Senior Explores a Different Panama City

Aidan Koch, Staff Reporter

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                                                   photo by Signature Studio
John Michael Cristofoli, here graduating, traveled with his family to Panama.

For 2019 graduate John Michael Cristofoli, spring break was not the typical trip to Panama City.

Cristofoli and some of his family, including his aunt and uncle Terra and Patrick Boone, went to the country Panama and experienced some amazing thing.

There was a very wide variety of things to do and places to go in Panama. Everything was beautiful, especially the white, sandy beaches and the amazing skyline, which, according to Cristofoli, looks similar to the city of Chicago. Some of the places they visited included the Panama Canal, the San Blas Islands and Casco Viejo.

Cristofoli and his family stayed in Panama City, with a beautiful view of the ocean and lit skyline at night.

“Panama City is a melting pot of cultures from around the world,” Patrick Boone said.

In the early 1900s, the French started digging the canal in Panama. They brought Bermudans and Asians to Panama to assist with the canal. Ultimately many different cultures, including Germans, Italians and French, settled there.

The first thing Cristofoli and his family did was go to the Panama Canal. The canal had a very important impact on the economy of Panama. Visitors can usually see boats crossing the canal.

The next day the group went to visit an Indian village known as the Embera. They took small boats made from carved trees called cayucos. They took the cayucos and went up the river into the village. There, they learned all about the Embera’s culture, how they live, their medicine, and more.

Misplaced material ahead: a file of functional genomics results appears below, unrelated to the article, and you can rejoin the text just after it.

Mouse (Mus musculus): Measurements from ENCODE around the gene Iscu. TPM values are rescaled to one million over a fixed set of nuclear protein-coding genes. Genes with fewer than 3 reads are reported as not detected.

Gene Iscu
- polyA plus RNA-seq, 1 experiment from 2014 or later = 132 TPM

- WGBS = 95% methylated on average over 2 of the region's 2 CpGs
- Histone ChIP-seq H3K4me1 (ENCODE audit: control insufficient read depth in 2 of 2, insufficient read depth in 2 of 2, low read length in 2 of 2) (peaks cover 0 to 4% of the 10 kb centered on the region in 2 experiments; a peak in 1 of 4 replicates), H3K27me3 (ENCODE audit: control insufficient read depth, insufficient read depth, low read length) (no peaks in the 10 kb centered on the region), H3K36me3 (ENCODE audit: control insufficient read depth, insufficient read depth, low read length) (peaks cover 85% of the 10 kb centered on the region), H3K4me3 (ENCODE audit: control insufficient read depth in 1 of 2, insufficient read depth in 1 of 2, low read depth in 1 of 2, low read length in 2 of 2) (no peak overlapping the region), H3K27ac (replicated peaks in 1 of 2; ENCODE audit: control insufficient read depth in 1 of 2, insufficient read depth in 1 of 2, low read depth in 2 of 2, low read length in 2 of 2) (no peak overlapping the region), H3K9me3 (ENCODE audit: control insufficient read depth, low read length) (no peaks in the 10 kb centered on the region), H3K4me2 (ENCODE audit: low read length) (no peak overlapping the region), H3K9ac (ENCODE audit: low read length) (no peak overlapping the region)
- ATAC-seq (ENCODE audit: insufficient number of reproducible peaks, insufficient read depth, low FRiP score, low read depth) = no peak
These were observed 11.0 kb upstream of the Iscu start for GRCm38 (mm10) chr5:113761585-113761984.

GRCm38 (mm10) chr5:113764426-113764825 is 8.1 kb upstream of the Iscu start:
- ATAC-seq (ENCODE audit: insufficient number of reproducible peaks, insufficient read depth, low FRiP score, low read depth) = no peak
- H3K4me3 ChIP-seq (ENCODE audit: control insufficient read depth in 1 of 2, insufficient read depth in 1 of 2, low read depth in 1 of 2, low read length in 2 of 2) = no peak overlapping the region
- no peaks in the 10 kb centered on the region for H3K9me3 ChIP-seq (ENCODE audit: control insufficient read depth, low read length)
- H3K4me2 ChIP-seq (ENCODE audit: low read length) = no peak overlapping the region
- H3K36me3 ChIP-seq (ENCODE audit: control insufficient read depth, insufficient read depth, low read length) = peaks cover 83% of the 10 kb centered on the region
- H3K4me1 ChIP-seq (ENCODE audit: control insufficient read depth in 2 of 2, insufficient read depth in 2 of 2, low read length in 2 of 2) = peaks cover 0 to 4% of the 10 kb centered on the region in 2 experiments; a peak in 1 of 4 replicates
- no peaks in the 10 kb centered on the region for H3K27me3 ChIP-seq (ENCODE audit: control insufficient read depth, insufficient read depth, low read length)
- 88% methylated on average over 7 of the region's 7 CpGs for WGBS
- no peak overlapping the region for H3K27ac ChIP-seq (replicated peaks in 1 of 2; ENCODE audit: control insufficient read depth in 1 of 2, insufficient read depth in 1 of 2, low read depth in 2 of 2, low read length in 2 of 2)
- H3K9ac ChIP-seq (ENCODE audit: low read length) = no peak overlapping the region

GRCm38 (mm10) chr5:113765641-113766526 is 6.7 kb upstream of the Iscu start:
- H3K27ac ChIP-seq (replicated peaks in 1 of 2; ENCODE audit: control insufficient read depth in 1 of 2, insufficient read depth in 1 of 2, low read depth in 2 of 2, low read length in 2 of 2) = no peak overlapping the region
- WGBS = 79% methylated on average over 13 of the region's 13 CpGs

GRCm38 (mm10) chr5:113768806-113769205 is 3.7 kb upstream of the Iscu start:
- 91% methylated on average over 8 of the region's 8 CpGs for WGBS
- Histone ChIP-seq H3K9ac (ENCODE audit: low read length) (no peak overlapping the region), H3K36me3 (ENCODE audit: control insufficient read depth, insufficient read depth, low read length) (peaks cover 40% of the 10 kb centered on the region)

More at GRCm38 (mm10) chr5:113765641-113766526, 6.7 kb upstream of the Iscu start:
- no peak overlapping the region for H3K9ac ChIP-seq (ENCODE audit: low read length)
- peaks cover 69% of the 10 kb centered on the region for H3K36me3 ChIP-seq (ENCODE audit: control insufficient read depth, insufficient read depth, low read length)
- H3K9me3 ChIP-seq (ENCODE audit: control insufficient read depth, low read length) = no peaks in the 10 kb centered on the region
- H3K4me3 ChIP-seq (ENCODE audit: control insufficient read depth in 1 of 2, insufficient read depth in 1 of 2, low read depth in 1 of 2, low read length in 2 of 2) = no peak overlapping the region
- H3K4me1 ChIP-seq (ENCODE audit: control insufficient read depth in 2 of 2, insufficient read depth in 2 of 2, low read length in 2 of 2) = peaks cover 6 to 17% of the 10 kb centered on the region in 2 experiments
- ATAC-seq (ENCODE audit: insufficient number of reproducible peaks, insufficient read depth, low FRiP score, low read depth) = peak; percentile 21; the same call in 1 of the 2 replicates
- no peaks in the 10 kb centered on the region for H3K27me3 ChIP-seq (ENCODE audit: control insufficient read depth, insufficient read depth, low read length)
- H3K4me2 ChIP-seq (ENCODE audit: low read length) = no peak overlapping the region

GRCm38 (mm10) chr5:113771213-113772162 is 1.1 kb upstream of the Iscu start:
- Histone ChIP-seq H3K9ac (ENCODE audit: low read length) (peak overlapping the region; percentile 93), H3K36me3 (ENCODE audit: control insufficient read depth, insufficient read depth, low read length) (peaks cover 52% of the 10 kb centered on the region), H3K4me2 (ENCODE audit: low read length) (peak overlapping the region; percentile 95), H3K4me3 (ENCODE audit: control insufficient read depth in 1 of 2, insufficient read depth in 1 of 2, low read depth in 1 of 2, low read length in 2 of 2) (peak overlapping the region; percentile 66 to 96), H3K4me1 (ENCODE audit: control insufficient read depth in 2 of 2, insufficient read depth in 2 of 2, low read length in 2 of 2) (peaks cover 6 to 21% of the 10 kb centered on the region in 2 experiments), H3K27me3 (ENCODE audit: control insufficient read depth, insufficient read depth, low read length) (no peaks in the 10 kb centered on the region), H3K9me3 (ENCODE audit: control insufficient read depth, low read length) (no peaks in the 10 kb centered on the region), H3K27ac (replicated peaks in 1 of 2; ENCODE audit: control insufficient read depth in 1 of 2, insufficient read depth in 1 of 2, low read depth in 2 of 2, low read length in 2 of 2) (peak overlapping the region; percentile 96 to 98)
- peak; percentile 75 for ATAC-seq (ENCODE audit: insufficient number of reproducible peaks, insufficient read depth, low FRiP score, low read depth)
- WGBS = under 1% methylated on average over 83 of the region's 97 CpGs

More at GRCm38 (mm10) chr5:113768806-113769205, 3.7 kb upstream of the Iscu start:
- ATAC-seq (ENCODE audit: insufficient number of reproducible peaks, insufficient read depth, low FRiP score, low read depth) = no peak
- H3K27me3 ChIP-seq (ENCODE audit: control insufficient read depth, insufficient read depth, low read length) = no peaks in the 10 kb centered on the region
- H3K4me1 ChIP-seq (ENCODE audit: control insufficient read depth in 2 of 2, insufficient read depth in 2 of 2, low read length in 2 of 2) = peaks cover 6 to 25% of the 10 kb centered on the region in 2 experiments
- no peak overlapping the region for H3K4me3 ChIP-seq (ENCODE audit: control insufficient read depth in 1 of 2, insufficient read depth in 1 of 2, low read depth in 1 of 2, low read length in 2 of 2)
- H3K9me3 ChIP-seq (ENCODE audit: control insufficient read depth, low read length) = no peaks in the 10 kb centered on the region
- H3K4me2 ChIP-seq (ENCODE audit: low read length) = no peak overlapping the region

“We were also given lunch from fish gotten from the river,” Terra Boone said.

After visiting the Embera, they made a drive to Santa Catalina. Santa Catalina is a small surfing village where most of the natives speak Spanish. Cristofoli even surfed for two days.

After this, the family took a Panga-style boat to a little town called Bahia Honda. Methods of communication are very limited there. The only way to make a phone call was with a satellite phone. Here, they did some camping and made friends with some of the locals.

Cristofoli’s family and the locals helped each other out. The locals let them stay on a covered deck called a rancho.  Cristofoli’s family  brought food and prepared it for the locals.

Cristofoli also got scuba certified at a national park called Coiba in Isla Coiba, which is a World Heritage Site. People come from all around the world just to scuba there. The beaches have white sands, nice waters, and are very remote, four to five hours away from the nearest hospital.

This place was also a nursery for corals and other fish species from the Galapagos Islands.

For Cristofoli, the trip to Panama surpassed all expectations. He said, “I met a lot of great people and the trip was amazing.”

 

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